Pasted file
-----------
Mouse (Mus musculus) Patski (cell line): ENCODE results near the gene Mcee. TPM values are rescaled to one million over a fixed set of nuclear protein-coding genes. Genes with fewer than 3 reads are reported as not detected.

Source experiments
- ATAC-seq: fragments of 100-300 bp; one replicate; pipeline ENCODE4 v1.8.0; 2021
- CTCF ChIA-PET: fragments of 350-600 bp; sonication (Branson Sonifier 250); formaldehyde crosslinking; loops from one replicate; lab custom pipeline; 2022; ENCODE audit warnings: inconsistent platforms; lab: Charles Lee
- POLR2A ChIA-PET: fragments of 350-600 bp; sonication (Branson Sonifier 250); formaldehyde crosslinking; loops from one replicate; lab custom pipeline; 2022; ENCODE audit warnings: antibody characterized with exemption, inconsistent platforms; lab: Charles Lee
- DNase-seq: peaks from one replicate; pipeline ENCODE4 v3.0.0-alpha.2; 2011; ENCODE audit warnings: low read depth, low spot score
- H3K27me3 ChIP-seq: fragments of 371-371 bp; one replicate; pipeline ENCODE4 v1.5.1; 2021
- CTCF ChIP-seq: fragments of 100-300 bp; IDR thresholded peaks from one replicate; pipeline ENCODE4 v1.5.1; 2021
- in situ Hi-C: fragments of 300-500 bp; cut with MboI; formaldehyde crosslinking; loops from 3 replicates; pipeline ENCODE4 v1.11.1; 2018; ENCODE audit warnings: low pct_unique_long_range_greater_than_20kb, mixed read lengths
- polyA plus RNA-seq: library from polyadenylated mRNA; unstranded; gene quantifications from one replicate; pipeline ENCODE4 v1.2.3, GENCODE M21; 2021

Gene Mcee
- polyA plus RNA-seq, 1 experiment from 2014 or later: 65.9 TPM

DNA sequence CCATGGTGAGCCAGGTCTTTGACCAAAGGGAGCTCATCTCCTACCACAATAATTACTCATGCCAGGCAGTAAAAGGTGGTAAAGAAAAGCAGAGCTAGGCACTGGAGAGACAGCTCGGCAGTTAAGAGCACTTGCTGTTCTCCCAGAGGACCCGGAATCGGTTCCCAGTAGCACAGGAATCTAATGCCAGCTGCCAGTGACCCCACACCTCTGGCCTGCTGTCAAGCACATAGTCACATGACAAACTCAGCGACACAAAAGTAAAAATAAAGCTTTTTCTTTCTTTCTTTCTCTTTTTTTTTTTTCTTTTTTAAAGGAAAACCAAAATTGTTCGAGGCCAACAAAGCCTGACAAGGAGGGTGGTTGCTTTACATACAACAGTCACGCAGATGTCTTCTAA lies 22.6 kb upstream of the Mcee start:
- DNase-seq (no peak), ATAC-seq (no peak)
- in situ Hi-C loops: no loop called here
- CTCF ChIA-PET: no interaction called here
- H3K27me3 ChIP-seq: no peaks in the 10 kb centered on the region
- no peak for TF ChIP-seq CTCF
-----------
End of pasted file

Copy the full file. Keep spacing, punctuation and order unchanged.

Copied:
Mouse (Mus musculus) Patski (cell line): ENCODE results near the gene Mcee. TPM values are rescaled to one million over a fixed set of nuclear protein-coding genes. Genes with fewer than 3 reads are reported as not detected.

Source experiments
- ATAC-seq: fragments of 100-300 bp; one replicate; pipeline ENCODE4 v1.8.0; 2021
- CTCF ChIA-PET: fragments of 350-600 bp; sonication (Branson Sonifier 250); formaldehyde crosslinking; loops from one replicate; lab custom pipeline; 2022; ENCODE audit warnings: inconsistent platforms; lab: Charles Lee
- POLR2A ChIA-PET: fragments of 350-600 bp; sonication (Branson Sonifier 250); formaldehyde crosslinking; loops from one replicate; lab custom pipeline; 2022; ENCODE audit warnings: antibody characterized with exemption, inconsistent platforms; lab: Charles Lee
- DNase-seq: peaks from one replicate; pipeline ENCODE4 v3.0.0-alpha.2; 2011; ENCODE audit warnings: low read depth, low spot score
- H3K27me3 ChIP-seq: fragments of 371-371 bp; one replicate; pipeline ENCODE4 v1.5.1; 2021
- CTCF ChIP-seq: fragments of 100-300 bp; IDR thresholded peaks from one replicate; pipeline ENCODE4 v1.5.1; 2021
- in situ Hi-C: fragments of 300-500 bp; cut with MboI; formaldehyde crosslinking; loops from 3 replicates; pipeline ENCODE4 v1.11.1; 2018; ENCODE audit warnings: low pct_unique_long_range_greater_than_20kb, mixed read lengths
- polyA plus RNA-seq: library from polyadenylated mRNA; unstranded; gene quantifications from one replicate; pipeline ENCODE4 v1.2.3, GENCODE M21; 2021

Gene Mcee
- polyA plus RNA-seq, 1 experiment from 2014 or later: 65.9 TPM

DNA sequence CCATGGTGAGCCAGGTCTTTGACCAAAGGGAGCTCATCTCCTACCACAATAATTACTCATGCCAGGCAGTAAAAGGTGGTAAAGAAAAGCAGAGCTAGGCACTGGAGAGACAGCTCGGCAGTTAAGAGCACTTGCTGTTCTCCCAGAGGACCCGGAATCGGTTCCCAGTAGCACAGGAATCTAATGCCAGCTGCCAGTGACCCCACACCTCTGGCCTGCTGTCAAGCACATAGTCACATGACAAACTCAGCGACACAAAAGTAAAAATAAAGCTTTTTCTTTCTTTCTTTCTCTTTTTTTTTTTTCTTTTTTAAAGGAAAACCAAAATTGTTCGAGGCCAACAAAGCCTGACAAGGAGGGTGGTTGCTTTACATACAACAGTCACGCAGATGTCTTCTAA lies 22.6 kb upstream of the Mcee start:
- DNase-seq (no peak), ATAC-seq (no peak)
- in situ Hi-C loops: no loop called here
- CTCF ChIA-PET: no interaction called here
- H3K27me3 ChIP-seq: no peaks in the 10 kb centered on the region
- no peak for TF ChIP-seq CTCF